Read the passage carefully and answer the questions given below it. Certain words/ phrases have been given in bold to help you locate them while answering some of the questions.
Fear is an emotion induced by perceived danger or threat, which causes physiological changes and ultimately behavioral changes, such as mounting an aggressive response or fleeing the threat. Fear in human beings may occur in response to a certain stimulus occurring in the present, or in anticipation or expectation of a future threat perceived as a risk to oneself. The fear response arises from the perception of danger leading to confrontation with or escape from/avoiding the threat (also known as the fight-or-flight response), which in extreme cases of fear (horror and terror) can be a freeze response or paralysis. In humans and other animals, fear is modulated by the process of cognition and learning. Thus, fear is judged as rational or appropriate and irrational or inappropriate. An irrational fear is called a phobia.
Fear is closely related to the emotional anxiety, which occurs as the result of threats that are perceived to be uncontrollable or unavoidable. The fear response serves survival by engendering appropriate behavioral responses, so it has been preserved throughout evolution. Sociological and organizational research also suggests that individuals' fears are not solely dependent on their nature but are also shaped by their social relations and culture, which guide their understanding of when and how much fear to feel.
Fear of the unknown or irrational fear is caused by negative thinking (worry) which arises from anxiety accompanied by a subjective sense of apprehension or dread. Irrational fear shares a common neural pathway with other fears, a pathway that engages the nervous system to mobilize bodily resources in the face of danger or threat. Many people are scared of the "unknown". The irrational fear can branch out to many areas such as the hereafter, the next ten years or even tomorrow. Chronic irrational fear has deleterious effects since the elicitor stimulus is commonly absent or perceived from delusions. Such fear can create comorbidity with the anxiety disorder umbrella. Being scared may cause people to experience anticipatory fear of what may lie ahead rather than planning and evaluating for the same. For example, "continuation of scholarly education" is perceived by many educators as a risk that may cause them fear and stress and they would rather teach things they've been taught than go and do research. That can lead to habits such as laziness and procrastination. The anxiety (a) of situations that tend to be uncertain and psychological (b) can cause ambiguity (c) in addition to other unpredictable (d) and physical problems in some populations; especially those who engage it constantly, for example, in war-ridden places or in places of conflict, terrorism, abuse, etc. Poor parenting that instills fear can also debilitate a child's psyche development or personality. For example, parents tell their children not to talk to strangers in order to protect them. In school, they would be motivated to not show fear in talking with strangers, but to be assertive and also aware of the risks and the environment in which it takes place. Ambiguous and mixed messages like this can affect their self-esteem and self-confidence. Researchers say talking to strangers isn't something to be thwarted but allowed in a parent's presence if required. Developing a sense of equanimity to handle various situations is often advocated as an antidote to irrational fear and as an essential skill by a number of ancient philosophies.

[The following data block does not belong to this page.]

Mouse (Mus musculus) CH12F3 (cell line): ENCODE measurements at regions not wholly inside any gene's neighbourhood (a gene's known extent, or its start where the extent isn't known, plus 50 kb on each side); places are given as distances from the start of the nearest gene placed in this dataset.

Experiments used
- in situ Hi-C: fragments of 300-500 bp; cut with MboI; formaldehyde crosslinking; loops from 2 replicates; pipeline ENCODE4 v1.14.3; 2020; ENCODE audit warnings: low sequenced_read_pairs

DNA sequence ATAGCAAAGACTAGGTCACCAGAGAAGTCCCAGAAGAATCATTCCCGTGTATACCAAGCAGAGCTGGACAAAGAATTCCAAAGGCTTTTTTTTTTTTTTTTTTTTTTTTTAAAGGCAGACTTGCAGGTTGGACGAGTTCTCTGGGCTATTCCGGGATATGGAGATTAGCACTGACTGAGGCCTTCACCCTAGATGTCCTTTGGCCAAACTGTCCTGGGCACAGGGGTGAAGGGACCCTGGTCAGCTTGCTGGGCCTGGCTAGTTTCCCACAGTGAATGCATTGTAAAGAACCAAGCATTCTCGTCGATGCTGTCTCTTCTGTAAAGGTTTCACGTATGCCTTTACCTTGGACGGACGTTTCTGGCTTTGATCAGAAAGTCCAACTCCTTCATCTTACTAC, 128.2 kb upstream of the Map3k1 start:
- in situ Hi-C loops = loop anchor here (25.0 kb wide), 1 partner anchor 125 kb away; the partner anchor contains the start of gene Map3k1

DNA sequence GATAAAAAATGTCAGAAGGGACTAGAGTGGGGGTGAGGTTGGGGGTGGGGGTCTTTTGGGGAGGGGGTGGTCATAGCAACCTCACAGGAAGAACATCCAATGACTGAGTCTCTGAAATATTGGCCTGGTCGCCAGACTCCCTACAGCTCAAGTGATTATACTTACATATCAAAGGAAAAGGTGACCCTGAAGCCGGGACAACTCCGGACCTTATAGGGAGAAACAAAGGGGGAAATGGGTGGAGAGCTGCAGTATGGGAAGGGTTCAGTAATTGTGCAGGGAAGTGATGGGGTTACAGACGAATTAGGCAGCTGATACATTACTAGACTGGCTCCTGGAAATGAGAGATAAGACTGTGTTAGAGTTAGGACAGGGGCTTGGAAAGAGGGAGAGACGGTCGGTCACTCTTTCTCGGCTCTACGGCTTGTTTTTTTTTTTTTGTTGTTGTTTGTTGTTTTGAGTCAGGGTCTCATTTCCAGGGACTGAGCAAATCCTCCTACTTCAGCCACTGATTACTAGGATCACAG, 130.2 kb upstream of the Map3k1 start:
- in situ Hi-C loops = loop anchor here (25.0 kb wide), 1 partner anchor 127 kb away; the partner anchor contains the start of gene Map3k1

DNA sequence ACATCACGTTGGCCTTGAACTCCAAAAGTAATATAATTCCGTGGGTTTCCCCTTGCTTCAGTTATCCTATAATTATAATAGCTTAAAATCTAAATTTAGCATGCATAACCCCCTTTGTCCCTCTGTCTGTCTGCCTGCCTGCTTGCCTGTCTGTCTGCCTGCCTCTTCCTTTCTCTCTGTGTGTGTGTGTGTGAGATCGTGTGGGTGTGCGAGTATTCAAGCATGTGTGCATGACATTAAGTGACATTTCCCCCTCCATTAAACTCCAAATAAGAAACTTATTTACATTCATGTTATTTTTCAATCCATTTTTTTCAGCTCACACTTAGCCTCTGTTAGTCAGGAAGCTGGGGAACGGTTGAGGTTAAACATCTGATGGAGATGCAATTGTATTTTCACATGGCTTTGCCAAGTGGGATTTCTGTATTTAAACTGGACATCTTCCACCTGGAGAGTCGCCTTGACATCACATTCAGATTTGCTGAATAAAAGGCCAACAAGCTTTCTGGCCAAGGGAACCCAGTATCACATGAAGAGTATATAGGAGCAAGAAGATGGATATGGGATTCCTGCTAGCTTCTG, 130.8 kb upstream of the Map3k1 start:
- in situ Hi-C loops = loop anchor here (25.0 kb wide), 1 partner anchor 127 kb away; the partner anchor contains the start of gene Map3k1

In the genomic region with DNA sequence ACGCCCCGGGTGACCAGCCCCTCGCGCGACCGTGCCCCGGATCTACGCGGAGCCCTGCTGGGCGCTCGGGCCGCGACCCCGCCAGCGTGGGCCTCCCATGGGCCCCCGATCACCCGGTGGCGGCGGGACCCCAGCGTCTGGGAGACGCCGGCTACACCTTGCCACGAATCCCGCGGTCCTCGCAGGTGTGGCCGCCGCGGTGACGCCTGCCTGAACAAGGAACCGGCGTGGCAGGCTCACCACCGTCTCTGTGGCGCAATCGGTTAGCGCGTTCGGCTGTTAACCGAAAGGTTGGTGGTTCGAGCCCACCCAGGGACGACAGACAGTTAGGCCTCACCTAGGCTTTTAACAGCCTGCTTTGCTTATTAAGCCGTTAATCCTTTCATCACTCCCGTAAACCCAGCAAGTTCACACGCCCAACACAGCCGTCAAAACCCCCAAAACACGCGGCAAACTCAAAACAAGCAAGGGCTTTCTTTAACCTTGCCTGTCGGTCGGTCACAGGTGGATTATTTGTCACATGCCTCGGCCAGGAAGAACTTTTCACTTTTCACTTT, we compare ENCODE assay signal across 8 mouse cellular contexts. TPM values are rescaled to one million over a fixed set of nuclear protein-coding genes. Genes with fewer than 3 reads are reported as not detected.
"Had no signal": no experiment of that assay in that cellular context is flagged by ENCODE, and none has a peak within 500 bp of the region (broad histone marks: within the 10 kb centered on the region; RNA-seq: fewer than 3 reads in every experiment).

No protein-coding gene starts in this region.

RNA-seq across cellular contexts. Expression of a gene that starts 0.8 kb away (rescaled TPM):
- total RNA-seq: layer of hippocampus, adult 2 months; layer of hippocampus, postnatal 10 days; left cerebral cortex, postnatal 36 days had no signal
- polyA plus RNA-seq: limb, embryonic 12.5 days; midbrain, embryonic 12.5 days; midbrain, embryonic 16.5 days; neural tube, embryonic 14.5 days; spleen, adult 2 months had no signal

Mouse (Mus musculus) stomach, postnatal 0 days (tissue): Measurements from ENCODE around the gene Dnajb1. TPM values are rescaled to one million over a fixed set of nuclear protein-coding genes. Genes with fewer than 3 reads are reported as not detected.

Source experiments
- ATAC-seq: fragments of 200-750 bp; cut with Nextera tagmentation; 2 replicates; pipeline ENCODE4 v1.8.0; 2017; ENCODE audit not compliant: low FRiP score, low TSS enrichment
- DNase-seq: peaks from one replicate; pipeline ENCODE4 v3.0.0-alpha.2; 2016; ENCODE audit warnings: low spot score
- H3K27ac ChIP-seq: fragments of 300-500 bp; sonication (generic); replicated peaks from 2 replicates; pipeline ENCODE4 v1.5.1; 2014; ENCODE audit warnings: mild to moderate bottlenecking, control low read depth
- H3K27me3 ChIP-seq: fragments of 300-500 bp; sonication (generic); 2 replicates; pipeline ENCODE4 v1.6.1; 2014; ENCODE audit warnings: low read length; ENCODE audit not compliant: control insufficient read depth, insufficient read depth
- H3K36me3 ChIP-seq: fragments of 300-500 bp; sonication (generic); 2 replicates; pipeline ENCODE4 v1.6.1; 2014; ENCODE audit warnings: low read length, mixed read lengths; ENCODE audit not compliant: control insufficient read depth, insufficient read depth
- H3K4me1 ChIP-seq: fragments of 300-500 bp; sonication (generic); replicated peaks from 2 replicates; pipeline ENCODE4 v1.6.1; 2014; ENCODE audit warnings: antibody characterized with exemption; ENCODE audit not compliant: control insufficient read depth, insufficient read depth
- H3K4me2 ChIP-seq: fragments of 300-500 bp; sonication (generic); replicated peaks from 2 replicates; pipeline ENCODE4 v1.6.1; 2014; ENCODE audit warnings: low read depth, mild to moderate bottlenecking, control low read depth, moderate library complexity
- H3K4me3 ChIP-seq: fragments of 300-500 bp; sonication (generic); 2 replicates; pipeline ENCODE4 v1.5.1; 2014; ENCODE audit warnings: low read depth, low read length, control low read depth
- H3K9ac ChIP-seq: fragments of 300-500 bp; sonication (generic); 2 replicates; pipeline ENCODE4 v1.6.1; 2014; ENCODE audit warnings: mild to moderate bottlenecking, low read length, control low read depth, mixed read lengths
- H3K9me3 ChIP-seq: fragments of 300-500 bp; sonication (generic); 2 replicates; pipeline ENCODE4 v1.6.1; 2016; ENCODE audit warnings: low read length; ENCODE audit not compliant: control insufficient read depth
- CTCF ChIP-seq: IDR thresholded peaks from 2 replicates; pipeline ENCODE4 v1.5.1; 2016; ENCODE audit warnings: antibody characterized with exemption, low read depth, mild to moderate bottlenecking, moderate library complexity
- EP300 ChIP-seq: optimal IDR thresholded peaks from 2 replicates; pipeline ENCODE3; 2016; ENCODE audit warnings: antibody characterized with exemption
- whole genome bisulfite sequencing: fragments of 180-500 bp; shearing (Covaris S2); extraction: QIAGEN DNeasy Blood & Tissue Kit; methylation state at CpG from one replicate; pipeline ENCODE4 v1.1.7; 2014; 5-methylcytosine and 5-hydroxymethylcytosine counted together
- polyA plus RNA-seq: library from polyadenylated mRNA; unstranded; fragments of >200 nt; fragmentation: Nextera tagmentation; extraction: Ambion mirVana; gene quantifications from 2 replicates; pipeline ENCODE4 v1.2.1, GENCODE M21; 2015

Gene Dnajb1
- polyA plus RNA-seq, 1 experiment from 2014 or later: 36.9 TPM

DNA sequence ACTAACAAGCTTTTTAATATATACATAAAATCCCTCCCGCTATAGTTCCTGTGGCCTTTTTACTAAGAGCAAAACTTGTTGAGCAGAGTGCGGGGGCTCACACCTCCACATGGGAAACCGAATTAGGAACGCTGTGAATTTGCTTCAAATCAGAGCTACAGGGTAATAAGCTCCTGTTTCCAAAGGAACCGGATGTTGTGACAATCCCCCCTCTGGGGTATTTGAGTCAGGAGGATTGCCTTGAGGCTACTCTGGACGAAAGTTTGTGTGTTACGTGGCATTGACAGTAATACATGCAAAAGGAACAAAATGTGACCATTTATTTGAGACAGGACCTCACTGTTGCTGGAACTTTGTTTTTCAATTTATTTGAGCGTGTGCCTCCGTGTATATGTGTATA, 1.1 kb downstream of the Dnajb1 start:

Though many fears are learned, the capacity to fear is part of human nature. Most studies have found that certain fears (e.g. animals, heights) are much more common than others (e.g. flowers, clouds). These fears are also easier to induce in the laboratory. This phenomenon is known as preparedness. Because early humans that were quick to fear dangerous situations were more likely to survive and reproduce, preparedness is theorized to be a genetic effect that is the result of natural selection. From an evolutionary psychology perspective, different fears may be different adaptations that have been useful in our evolutionary past. They may have developed during different time periods. Some fears, such as fear of heights, may be common to all mammals and developed during the Mesozoic period. Other fears, such as fear of snakes, may be common to all simians and developed during the cenozoic time period. Still others, such as fear of mice and insects, may be unique to humans and developed during the paleolithic and Neolithic time periods (when mice and insects become important carriers of infectious diseases and harmful for crops and stored foods)
Q. Which of the following statements are not true based on the passage given.
I) Fear is judged as rationalor appropriate and irrational or inappropriate. A rational fear is called a phobia.
II) The fear response serves survival by engendering appropriate behavioral responses, so it has been preserved throughout evolution
III) Fear of the unknown or irrational fear is caused by positive thinking (worry) which arises from anxiety accompanied by a subjective sense of apprehension or dread.